advertisement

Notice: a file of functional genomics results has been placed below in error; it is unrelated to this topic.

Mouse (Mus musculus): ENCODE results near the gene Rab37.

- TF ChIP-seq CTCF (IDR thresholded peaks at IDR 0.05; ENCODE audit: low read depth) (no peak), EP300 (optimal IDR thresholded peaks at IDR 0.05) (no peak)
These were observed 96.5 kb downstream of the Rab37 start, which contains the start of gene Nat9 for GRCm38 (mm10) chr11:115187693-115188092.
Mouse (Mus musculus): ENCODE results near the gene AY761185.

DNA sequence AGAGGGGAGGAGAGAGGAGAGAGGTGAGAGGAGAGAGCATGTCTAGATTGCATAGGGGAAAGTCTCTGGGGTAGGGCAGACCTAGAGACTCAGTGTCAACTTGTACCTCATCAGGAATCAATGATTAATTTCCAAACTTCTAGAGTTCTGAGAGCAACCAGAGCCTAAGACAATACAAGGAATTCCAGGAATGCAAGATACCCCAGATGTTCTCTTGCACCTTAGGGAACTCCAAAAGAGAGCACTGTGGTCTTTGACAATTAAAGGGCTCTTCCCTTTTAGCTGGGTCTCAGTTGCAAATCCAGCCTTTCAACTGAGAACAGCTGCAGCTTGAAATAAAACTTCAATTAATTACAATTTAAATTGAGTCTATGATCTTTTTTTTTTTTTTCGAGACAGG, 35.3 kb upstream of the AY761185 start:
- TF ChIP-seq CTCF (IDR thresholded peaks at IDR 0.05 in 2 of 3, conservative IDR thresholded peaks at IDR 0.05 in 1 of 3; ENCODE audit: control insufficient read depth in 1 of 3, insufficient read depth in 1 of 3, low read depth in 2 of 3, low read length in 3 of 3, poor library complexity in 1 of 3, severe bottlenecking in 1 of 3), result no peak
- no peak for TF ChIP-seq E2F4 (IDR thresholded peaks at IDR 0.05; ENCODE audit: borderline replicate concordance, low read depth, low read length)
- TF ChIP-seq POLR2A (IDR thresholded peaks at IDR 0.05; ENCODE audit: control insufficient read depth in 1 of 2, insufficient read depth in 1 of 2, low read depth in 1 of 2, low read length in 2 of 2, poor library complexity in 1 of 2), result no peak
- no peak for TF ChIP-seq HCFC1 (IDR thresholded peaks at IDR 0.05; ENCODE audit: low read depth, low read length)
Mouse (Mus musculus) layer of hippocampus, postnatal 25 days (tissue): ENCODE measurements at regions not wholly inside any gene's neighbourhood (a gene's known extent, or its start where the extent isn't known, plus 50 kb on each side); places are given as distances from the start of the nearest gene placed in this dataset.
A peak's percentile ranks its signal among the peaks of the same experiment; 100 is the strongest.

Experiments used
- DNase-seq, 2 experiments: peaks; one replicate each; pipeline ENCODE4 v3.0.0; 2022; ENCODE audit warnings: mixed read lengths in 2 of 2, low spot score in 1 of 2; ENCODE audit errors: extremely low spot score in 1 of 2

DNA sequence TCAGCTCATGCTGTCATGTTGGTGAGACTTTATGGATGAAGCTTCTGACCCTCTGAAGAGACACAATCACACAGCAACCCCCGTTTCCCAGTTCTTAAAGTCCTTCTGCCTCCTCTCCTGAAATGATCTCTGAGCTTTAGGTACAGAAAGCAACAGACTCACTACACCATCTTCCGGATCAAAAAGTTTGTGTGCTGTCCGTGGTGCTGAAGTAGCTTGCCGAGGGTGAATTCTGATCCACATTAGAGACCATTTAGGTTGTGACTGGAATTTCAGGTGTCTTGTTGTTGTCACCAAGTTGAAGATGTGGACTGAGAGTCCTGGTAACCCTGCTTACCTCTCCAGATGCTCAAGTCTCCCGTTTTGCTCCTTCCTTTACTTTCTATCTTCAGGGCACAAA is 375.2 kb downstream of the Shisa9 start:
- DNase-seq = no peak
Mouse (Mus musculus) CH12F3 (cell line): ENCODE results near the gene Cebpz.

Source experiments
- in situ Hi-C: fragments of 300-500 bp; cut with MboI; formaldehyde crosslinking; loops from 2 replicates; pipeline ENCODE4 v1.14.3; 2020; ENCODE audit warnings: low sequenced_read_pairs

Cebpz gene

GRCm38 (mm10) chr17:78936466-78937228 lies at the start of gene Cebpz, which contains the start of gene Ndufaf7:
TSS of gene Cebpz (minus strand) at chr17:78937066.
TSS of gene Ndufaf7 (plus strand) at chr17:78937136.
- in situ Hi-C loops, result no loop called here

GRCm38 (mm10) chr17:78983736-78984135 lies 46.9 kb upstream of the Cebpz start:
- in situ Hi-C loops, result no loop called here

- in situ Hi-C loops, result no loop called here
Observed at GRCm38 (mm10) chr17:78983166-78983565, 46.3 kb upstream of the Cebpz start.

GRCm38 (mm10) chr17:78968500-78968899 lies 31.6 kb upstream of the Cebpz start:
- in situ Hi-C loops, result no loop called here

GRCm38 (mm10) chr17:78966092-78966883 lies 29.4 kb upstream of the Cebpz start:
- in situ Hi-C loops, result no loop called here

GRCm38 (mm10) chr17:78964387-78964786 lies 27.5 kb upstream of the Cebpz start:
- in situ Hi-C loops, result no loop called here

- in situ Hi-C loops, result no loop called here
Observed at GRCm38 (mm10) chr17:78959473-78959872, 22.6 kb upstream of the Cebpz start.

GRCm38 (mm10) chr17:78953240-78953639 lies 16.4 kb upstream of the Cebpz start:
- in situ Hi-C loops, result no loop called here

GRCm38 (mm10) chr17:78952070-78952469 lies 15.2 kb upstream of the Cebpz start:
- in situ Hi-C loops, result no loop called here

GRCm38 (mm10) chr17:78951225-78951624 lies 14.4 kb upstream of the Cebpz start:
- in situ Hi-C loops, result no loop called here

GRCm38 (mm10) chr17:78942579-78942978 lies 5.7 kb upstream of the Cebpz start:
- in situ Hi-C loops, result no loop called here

Economics for Managers by y Paul Farnham Chapter 9 Market Structure: Oligopoly © 2005 Prentice Hall, Inc. 9.1 Oligopoly A market structure characterized by competition among a small number of large g firms that have market power, but that must take their rivals’ actions into consideration id ti when h developing d l i their competitive strategies © 2005 Prentice Hall, Inc. 9.2 Characteristics off an Oli Oligopoly l Firms have market power derived from barriers to entry y However, a small number of firms compete with each other Each firm doesn’t have to consider the actions of other firms, thus, behavior is interdependent © 2005 Prentice Hall, Inc. 9.3 Noncooperative Oli Oligopoly l Models M d l Assumes that firms pursue profitmaximizing g strategies g based on assumptions about rivals’ behavior and the impact of this behavior on th given the i firm’s fi ’ strategies t t i 1. Kinked demand curve model 2. Game theory models 3 Strategic entr 3. entry deterrence © 2005 Prentice Hall, Inc. 9.4 Kinked Demand C Curve Model M d l Assumes that a firm is faced with two demand curves, assuming that other firms f will not match price increases but will match price decreases If the firm considers raising the price above P1, its quantity demanded will depend upon the beha ior of rival behavior ri al firms © 2005 Prentice Hall, Inc. 9.5 Kinked Demand C Curve Model M d l Assumes that managers will inflict maximum damage g on other firms Implies oligopoly prices tend to be “sticky” sticky and not change as they would in other market structures Does not explain why price P1 exists initially © 2005 Prentice Hall, Inc. 9.6 Kinked Demand Curve Figure g 9.1 MC P1 MR2 D2 = Rivals don’t follow MR1 0 © 2005 Prentice Hall, Inc. Q1 D1 = rivals follow Q 9.7 Game Theory Models Mathematically analyzes situations in which players make various strategic moves and have different outcomes or payoffs associated with those moves Dominant o a t strategy: st ategy results esu ts in best outcome to a given player © 2005 Prentice Hall, Inc. 9.8 Nash Equilibrium Strategies for which all players are choosing g their best strategy, gy, given actions of other players Proves useful when there is only one unique equilibrium in the g game There may be multiple Nash equilibrium © 2005 Prentice Hall, Inc. 9.9 Strategic Entry D t Deterrence Policies that prevent rivals from entering g the market • Limit pricing: charging a price lower than the profit-maximizing profit maximizing price • Predatory pricing: lowering prices below cost to drive out existing competitors and scare off potential entrants © 2005 Prentice Hall, Inc. 9.10 Limit Pricing Model Figure 9.2 Potential Entrant Established Firm MC ATCEN PM PL 0 © 2005 Prentice Hall, Inc. A C PL ATCM ATCL 0 ATC B F Q1 Q2 Q 9.11 Limit Pricing Model Assumes existing firms have lower costs Attracts other firms into the industry Established firms can thwart entry by charging the limit price (or a lower price) rather than profitmaximization price © 2005 Prentice Hall, Inc. 9.12 Predatory Pricing Figure 9.3 K PUS PJ PC PP T R S N L J G LRAC = LRMC M Demand MR 0 QUS QPP QC QP © 2005 Prentice Hall, Inc. E Q 9.13 Determinates of Successful P d t Predatory Pricing P i i How far the predatory price is below cost Period of time in which the predatory price is in effect Rate of return used for judging the investment in predatory pricing How many rivals enter the industry after predation ends Time over which recouping p g of profits p occurs © 2005 Prentice Hall, Inc. 9.14 Cooperative Oligopoly M d l Models Focus on cooperative behavior among g rivals Two types • Cartels C t l • Tacit collusion © 2005 Prentice Hall, Inc. 9.15 Cartels Firms that get together and agree to coordinate behavior regarding pricing and output decisions Joint profit maximization: strategy that maximizes a es p profits o ts for o a ca cartel te but may ay create incentives for individual members to cheat Horizontal H i t l summation ti off marginal i l costt curve: calculated from marginal cost curve for the cartel © 2005 Prentice Hall, Inc. 9.16 Allocation Rule for Joint P fit M Profit Maximization i i ti MC1 = MC2 = MC3 where MC1 = Firm Fi #1’s #1’ marginal i l costt MC2 = Firm #2 #2’s s marginal cost MCC = Cartel’s marginal cost © 2005 Prentice Hall, Inc. 9.17 When a Cartel i Successful is S f l It can raise market price without inducing significant competition f from non-cartel t l members b The expected punishment from f forming i the th cartel t l is i low l relative l ti to the expected gains The Th costs t off establishing t bli hi and d enforcing agreement are low relative to the gains © 2005 Prentice Hall, Inc. 9.18 Tacit Collusion Tacit collusion: coordinated behavior that is an achieved without a formal agreement Tacit collusion practices: • Uniform prices • Penalty for price discounts • Advantage notice of price changes • Information exchanges • Swaps and exchanges © 2005 Prentice Hall, Inc. 9.19 Managerial Rule of Thumb: Coordinated di d Actions i Managers must • Coordinate efforts, but within constraints of antitrust legislation • Recognize g incentives for cheating g in coordinated behavior • Remember that even coordinated efforts ff are fl fleeting, i given i the h dynamic and competitive nature of a market environment © 2005 Prentice Hall, Inc. 9.20 Summary of Key Terms Cartel C t l Cooperative oligopoly models Dominant strategy Game theory Horizontal summation of marginal cost curves Joint profit maximization Kinked demand curve model © 2005 Prentice Hall, Inc. 9.21 Summary of Key Terms Limit pricing Nash equilibrium Noncooperative oligopoly models Oligopoly g y Predatory pricing Strategic entry deterrence Tacit collusion © 2005 Prentice Hall, Inc. 9.22 Do you have any questions? © 2005 Prentice Hall, Inc. 9.23